White House defends Houthi strikes amid questions from Congress

The White House on Wednesday defended President Joe Biden’s ordered strikes against Houthi rebels in Yemen, saying the strikes are covered under the law.

“We are confident, after consultation with the Justice Department and interagency lawyers, that U.S. actions alongside coalition partners against Houthi targets are consistent with international and domestic law. We have explained that legal basis in various forms, including in public notifications to Congress consistent with the War Powers Resolution and in public letters to the UN Security Council,” an administration official told Scripps News.

A growing number of lawmakers on both sides of the aisle have questioned the president’s legal authority to conduct the strikes without authorization from Congress.

Virginia Democratic Sen. Tim Kaine, joined by three other senators, sent a letter to the White House on Tuesday, questioning whether the U.S. is overstepping its authority by using military strikes to protect non-U.S. commercial vessels.

“Directing military action to defend U.S. personnel and military assets from attacks and imminent attacks is clearly within the boundaries of this presidential power,” the senators wrote. “It could also be argued that directing military action to defend U.S. commercial shipping is within this power. However, most vessels transiting through the Red Sea are not U.S. ships, which raises questions about the extent to which these authorities can be exercised. We support smart steps to defend U.S. personnel and assets, hold the Houthis accountable for their actions, and deter additional attacks. We further believe Congress must carefully deliberate before authorizing offensive military action.”

Iran-backed Houthis have attacked more than 30 shipping vessels since November, forcing many shipping companies to reroute vessels away from the Red Sea, agitating global supply chains.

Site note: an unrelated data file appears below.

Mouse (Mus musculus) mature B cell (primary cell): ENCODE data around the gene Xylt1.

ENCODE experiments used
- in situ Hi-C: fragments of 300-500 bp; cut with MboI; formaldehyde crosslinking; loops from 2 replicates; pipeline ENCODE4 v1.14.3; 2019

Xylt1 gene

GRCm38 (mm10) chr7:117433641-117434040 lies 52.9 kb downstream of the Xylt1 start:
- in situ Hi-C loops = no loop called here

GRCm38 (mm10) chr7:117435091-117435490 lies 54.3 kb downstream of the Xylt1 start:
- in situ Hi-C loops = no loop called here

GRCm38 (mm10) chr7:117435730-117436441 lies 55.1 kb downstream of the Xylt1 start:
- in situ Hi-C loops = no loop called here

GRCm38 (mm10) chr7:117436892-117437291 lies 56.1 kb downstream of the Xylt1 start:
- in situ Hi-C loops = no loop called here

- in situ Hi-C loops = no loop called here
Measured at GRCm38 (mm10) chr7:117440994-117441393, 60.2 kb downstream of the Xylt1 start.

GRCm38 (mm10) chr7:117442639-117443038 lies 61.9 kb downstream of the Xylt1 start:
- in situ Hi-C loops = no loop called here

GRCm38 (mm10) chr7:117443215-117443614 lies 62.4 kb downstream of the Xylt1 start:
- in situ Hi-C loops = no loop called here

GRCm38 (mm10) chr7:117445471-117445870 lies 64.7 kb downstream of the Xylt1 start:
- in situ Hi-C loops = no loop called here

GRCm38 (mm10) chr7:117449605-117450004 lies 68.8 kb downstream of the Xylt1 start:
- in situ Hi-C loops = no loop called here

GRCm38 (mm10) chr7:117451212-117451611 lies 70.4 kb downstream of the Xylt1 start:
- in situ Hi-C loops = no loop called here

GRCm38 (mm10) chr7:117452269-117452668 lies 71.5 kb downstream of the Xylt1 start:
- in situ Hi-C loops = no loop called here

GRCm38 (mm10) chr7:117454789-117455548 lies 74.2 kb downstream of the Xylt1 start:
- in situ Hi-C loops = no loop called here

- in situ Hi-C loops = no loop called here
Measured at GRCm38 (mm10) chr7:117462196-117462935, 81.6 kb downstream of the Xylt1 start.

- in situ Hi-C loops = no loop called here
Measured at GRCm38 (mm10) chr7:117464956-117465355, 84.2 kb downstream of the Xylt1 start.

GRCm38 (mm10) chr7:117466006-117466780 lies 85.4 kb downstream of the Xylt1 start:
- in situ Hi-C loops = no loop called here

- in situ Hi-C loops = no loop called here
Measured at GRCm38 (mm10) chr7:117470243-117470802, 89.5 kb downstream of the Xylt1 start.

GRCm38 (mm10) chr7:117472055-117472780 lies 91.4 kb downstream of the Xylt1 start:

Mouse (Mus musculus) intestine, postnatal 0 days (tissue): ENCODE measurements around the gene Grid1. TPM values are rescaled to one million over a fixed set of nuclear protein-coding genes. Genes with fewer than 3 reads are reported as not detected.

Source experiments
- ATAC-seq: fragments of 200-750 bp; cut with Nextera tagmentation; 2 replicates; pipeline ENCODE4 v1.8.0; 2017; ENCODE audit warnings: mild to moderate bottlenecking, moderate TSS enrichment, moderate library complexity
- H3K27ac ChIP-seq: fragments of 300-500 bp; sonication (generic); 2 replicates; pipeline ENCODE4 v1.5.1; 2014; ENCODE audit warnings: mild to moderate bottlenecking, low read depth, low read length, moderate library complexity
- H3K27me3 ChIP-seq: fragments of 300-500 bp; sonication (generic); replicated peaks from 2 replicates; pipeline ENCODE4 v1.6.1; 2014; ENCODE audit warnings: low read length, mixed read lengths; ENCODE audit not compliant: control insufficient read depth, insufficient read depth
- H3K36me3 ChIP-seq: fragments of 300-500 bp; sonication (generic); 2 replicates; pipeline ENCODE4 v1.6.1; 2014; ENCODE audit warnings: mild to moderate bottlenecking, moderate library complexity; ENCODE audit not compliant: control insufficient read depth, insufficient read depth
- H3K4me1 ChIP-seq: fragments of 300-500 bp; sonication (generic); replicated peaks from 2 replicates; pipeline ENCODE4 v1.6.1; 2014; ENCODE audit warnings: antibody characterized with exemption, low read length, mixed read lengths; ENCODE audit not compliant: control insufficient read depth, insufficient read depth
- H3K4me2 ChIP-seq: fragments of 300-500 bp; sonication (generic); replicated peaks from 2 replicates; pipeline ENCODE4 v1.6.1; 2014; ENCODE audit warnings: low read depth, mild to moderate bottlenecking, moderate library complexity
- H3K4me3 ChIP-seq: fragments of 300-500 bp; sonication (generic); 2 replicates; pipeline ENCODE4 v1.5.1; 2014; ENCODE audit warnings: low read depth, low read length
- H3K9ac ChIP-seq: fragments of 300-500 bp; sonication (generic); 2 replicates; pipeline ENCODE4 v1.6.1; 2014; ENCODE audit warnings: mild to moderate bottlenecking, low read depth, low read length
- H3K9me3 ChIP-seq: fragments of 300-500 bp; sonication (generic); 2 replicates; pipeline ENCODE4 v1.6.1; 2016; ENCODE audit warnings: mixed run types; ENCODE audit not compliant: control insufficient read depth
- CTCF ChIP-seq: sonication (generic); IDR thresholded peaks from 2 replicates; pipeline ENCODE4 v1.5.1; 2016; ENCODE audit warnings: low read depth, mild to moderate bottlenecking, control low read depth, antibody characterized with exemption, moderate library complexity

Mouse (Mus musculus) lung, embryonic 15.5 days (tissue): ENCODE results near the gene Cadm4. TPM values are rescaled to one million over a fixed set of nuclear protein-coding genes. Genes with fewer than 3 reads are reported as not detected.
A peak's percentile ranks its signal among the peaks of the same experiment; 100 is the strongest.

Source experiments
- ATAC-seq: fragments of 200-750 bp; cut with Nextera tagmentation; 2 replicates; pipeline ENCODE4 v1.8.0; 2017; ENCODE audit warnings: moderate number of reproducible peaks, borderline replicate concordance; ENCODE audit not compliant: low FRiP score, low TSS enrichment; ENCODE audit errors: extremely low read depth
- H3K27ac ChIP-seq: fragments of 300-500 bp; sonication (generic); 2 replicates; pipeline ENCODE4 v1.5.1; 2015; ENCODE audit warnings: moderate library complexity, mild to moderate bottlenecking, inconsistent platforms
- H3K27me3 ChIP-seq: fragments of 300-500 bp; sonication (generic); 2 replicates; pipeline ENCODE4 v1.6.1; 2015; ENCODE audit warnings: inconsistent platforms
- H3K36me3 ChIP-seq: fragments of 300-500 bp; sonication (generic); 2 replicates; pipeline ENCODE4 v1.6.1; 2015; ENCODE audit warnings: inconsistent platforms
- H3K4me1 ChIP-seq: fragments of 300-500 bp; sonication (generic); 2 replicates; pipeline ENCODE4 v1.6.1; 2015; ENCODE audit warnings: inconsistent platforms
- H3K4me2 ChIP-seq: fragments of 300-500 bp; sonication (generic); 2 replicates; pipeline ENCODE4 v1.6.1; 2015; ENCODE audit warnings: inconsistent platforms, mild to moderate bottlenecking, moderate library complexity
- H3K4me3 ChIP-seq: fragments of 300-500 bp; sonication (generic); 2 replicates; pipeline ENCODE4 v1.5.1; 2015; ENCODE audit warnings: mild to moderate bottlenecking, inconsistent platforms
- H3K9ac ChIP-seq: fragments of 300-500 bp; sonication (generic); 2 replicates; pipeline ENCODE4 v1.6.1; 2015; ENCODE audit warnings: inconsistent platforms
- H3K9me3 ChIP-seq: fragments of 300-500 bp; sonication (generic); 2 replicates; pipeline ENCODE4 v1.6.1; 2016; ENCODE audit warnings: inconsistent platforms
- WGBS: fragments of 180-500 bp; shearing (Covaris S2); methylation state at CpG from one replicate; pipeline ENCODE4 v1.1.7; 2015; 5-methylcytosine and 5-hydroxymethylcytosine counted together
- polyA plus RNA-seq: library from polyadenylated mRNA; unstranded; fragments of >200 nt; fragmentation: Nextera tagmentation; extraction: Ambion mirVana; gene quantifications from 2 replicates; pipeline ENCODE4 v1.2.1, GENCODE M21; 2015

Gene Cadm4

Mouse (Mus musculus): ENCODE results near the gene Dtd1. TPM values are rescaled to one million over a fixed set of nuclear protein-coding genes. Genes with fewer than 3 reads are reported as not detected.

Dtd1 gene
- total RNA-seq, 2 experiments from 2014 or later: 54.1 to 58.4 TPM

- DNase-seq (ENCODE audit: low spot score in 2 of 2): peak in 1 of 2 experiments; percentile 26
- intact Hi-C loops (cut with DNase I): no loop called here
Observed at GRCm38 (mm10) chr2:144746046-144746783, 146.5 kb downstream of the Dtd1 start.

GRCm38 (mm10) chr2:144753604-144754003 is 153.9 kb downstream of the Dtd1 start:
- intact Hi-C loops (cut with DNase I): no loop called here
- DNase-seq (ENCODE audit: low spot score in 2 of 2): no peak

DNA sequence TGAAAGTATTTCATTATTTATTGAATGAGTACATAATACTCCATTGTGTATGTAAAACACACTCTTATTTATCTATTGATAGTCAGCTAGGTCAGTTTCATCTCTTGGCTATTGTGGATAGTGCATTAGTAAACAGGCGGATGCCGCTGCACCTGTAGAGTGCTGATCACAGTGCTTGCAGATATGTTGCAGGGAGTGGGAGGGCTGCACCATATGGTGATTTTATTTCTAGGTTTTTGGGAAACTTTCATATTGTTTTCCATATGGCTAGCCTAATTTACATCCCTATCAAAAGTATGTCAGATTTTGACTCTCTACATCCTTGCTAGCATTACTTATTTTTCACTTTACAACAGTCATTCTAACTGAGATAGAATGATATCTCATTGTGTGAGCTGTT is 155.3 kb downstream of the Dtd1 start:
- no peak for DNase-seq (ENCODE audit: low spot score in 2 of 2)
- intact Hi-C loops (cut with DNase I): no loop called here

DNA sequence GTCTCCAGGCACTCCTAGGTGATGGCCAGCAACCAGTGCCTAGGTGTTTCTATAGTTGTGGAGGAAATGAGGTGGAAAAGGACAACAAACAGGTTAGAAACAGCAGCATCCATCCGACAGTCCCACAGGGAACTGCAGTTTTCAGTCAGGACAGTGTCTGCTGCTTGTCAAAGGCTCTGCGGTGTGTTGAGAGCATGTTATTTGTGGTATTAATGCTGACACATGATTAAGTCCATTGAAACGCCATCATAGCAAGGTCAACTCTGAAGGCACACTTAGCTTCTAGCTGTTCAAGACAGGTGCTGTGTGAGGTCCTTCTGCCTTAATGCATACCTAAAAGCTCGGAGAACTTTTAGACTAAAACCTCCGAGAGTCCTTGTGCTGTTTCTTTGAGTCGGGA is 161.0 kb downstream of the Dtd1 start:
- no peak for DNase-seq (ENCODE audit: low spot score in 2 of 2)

A source familiar with the situation pointed to the Jan. 9 drone swarm on U.S. Naval ships that went beyond attacks on commercial vessels as justification for the administration’s self-defense claims.

Monday night, Houthi military spokesman Brig. Gen. Yahya Saree, in a recorded address, claimed an attack in the Gulf of Aden on the Ocean Jazz, a U.S.-flagged ship managed by Seabulk, a company in Fort Lauderdale, Florida.

So far, the U.S. has conducted eight rounds of airstrikes against Houthi targets in Yemen.

In a Jan. 11 letter to Congress notifying lawmakers of the first strike, President Biden invoked his authority as Commander-in-Chief under Article II of the Constitution to defend U.S. citizens and assets.

White House National Security Spokesman John Kirby has said the strikes will go on for as long as they need to.

But President Biden admitted in an exchange with reporters that the strikes aren’t stopping the attacks in the Red Sea.

In their letter, the senators warned that “we are in the midst of an ongoing regional conflict that carries the risk of escalation” and argued that unless there is a need to respond to a sudden attack, “the Constitution requires that the United States not engage in military action absent a favorable vote of Congress.”